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A glimpse at B.C.’s rich biodiversity
A pair of Simon Fraser University evolutionary biologists have found that the biodiversity patterns found in modern tropical regions existed in B.C. 50 million years ago.
Maple Ridge resident Rolf Mathewes, his SFU colleague Bruce Archibald and Brandon University biologist David Greenwood painted a more complete picture of what Canada may have looked like some 15 million years after the extinction of the dinosaurs.
At that time it was a much different planet. India was an island, North and South America were not joined, and the warm, consistent climate of the eocene period is colloquially referred to as the Greenhouse World.
For a more detailed picture of the time, they went to the fossil record of B.C. and northern Washington State.
Their project started in 2007, and researchers worked in fossil beds at Driftwood Canyon in the north, Horsefly near Williams Lake, McAbee near Cache Creek, Quilchena near Merritt and in Republic, Wash. They covered 1,000 km of ancient mountains.
Mathewes’ expertise is in botany, and Archibald’s is paleoentomology.
Mathewes said the study required often painstaking work.
“You spend a lot of time splitting the rocks, and seeing if you have impressions of leaves and insects,” he explained.
Archibald enjoys the payoff – even though he is sometimes looking at the wing fragments of insects which were only millimeters in size.
“Field work is actually kind of fun – it’s scratch and win.”
They found the plant communities were extremely diverse, like mountain ranges in a modern tropical rain forest, and a huge variety of insects. Archibald continues to write up the bugs.
“I’ll die not having described all of them,” he said.
Mathewes explained that when you go into the wilds of B.C. today, you generally see many of the same plant and animal species across various regions. However, their work showed that 50 million years ago, there was tremendous biodiversity.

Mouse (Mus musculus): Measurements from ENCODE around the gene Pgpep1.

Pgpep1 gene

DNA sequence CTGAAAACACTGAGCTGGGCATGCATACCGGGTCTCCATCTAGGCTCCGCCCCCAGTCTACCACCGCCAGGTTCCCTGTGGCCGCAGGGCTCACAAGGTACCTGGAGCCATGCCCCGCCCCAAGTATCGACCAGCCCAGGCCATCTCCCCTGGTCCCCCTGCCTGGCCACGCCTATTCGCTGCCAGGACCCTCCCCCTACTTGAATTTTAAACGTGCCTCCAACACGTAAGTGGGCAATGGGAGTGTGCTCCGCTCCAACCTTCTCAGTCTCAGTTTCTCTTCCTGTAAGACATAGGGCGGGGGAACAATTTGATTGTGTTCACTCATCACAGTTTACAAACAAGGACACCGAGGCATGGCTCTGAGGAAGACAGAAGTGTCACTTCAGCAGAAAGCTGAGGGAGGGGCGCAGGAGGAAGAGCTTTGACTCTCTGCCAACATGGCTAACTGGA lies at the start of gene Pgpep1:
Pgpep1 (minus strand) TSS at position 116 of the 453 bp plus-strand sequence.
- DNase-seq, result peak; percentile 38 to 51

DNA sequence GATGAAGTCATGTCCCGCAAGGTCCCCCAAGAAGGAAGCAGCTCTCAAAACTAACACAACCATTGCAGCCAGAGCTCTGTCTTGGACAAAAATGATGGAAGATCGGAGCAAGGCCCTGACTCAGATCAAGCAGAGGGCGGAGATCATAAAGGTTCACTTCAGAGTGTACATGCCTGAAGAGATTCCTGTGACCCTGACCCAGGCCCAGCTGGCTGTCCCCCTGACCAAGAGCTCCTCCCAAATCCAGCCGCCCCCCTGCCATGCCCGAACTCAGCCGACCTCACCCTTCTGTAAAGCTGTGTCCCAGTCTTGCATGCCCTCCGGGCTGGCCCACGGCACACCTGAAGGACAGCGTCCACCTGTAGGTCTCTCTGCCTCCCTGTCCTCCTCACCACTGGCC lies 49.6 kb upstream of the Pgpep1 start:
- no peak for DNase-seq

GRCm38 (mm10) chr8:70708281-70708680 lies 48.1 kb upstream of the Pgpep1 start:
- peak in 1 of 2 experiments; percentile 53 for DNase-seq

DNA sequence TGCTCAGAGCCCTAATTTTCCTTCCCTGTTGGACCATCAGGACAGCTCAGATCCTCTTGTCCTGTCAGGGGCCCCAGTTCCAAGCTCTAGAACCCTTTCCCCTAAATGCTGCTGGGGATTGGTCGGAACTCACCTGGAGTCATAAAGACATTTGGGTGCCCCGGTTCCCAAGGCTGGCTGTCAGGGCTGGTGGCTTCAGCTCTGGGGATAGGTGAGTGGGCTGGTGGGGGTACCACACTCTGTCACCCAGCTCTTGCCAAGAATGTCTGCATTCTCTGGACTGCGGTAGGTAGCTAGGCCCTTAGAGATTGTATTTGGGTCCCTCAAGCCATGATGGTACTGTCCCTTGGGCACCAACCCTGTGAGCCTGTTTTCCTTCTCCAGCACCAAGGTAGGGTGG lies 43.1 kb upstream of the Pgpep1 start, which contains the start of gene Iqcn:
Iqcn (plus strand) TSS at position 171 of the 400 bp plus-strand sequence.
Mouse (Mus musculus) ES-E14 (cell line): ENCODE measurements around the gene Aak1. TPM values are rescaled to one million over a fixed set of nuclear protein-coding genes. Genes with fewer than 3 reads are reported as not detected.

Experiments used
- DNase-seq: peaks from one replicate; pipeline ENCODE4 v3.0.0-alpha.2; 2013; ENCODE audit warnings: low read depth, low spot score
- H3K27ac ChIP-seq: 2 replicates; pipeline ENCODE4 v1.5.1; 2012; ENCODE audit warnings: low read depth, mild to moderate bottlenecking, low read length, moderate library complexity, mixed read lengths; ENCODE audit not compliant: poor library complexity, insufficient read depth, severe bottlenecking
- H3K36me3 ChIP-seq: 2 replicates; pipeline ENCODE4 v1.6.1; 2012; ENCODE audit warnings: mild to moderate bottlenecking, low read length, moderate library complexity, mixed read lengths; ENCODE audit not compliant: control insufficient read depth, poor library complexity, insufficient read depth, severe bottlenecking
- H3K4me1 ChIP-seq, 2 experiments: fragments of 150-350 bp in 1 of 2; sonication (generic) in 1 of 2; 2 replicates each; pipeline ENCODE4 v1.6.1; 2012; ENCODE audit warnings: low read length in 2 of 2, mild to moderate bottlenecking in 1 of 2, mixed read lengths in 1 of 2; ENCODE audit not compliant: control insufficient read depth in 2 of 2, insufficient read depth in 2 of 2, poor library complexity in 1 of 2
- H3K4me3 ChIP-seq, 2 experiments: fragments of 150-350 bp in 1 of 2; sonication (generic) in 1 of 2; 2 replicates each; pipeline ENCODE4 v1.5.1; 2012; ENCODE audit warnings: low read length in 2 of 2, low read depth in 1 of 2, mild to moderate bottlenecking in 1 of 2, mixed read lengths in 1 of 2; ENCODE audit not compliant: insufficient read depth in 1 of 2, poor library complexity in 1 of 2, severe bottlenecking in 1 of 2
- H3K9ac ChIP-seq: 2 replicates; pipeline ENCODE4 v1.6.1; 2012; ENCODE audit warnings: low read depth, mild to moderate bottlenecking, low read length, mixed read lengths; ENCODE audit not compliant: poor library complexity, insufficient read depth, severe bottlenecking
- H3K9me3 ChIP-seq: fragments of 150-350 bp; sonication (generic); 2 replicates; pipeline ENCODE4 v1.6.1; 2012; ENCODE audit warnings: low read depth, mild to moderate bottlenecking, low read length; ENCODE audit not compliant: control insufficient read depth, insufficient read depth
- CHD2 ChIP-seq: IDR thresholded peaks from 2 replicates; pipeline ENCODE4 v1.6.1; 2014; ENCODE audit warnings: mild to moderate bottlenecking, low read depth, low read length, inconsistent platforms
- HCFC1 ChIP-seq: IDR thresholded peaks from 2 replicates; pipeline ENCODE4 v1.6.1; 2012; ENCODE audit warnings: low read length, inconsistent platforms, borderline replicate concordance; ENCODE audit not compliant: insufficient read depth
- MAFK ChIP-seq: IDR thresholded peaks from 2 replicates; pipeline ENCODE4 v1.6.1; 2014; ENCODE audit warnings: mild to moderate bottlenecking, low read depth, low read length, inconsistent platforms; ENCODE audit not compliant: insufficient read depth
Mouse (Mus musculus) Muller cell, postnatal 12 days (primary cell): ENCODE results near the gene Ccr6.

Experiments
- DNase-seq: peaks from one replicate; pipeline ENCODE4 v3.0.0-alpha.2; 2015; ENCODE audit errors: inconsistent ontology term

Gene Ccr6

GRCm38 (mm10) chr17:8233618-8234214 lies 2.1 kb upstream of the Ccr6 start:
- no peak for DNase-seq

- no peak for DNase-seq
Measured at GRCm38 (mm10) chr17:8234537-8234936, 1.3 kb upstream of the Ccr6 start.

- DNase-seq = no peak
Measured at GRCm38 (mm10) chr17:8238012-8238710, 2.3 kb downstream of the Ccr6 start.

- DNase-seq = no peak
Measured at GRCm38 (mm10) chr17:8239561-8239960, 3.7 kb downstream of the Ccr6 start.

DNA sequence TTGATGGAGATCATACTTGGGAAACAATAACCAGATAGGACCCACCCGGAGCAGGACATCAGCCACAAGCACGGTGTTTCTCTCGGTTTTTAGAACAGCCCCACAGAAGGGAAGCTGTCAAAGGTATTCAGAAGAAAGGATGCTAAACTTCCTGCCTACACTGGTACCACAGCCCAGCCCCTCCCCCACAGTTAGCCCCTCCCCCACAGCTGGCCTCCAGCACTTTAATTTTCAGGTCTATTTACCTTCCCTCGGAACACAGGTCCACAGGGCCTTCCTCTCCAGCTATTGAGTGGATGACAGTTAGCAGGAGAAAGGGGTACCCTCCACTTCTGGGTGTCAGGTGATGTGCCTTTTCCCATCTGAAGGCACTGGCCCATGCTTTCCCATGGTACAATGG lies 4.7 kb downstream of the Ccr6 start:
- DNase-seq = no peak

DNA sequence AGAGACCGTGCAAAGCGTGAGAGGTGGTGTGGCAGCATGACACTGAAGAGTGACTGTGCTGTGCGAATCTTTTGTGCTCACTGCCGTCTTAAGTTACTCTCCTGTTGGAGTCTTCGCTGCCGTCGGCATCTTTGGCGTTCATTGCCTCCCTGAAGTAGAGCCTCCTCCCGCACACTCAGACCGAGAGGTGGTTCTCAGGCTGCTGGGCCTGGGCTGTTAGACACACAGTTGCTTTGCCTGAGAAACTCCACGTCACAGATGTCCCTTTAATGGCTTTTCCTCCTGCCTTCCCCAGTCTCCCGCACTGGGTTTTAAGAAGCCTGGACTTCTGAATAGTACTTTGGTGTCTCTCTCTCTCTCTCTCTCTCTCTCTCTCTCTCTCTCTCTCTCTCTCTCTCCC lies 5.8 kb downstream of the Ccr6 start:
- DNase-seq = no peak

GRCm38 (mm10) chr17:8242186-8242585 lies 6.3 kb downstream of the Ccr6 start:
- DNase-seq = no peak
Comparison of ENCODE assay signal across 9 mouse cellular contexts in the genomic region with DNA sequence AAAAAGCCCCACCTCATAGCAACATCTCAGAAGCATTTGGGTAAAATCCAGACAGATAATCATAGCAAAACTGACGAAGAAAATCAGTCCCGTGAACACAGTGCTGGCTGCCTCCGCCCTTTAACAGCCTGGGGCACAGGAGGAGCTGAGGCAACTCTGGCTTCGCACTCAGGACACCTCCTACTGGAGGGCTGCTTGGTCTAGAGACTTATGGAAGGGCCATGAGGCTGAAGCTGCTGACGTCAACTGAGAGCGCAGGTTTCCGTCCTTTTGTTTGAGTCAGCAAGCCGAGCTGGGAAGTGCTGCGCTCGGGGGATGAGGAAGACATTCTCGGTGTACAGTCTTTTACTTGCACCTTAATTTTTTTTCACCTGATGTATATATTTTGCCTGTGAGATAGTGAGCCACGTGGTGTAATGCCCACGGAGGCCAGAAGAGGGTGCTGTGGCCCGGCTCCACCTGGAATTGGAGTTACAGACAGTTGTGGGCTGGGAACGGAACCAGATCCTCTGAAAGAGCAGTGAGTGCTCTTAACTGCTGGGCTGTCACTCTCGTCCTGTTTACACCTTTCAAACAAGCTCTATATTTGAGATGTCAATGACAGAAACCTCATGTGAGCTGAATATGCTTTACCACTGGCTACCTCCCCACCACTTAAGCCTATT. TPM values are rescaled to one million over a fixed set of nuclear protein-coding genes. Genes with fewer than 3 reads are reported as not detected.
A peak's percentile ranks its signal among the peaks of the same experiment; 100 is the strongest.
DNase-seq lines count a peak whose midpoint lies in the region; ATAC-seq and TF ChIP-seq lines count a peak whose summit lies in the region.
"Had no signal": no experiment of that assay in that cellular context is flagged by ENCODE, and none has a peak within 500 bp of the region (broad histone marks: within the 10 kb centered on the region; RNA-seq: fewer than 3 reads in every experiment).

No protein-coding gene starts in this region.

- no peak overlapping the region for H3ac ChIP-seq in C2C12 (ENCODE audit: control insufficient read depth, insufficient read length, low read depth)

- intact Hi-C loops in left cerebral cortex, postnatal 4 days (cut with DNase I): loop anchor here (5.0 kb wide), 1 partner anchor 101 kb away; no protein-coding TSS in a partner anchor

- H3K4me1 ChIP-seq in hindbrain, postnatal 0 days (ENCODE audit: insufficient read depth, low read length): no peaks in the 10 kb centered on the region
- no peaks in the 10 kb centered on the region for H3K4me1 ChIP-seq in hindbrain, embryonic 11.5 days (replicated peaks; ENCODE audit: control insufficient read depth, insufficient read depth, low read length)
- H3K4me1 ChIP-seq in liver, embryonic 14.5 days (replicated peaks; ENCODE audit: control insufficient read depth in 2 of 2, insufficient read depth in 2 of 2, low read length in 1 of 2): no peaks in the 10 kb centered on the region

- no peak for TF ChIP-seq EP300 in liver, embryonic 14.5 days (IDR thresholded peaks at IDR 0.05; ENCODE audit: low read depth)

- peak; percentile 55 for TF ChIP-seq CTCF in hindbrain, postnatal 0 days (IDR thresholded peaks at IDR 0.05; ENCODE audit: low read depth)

“The implication is there was greater global biodiversity,” explained Archibald.
The key to this richness in species is a low seasonality – consistent temperatures year-round, without frost to kill insects and seedlings. The temperature was not as high as the modern tropics, but it was even, creating biodiversity on a par with tropical mountain ranges today.
“This implies that ... it’s the seasonality now found in the modern tropics, not where the climate is situated globally, that affects this biodiversity pattern,” said Archibald in a press release. “Sometimes it helps to look to the ancient past to better understand how things work today.”
Mathewes said their research will fit into discussions about the effects of climate change and global warming.
“It’s an opportunity to look at how a rapid warming affect does affect plant and animal species.”
Their work is still relatively new, and may be questioned and challenged by other biologists.
“So far I haven’t heard any complaints,” he said. “It’s an interesting set of data. It will still take years to work through it all.”
Mathewes was a charter student when SFU opened in 1965, and is an expert in pollen analysis. He spent 11 years as the university’s associate dean of science, but has stepped down from that position.
Because of his occasional work helping police departments to identify where plant parts may have come from, he is sometimes known on campus as the forensic botanist. He has been called upon to testify during murder trials.
At 66 years of age, the professor is not considering retirement.
“As long as I’m keen and enjoying it, why retire?”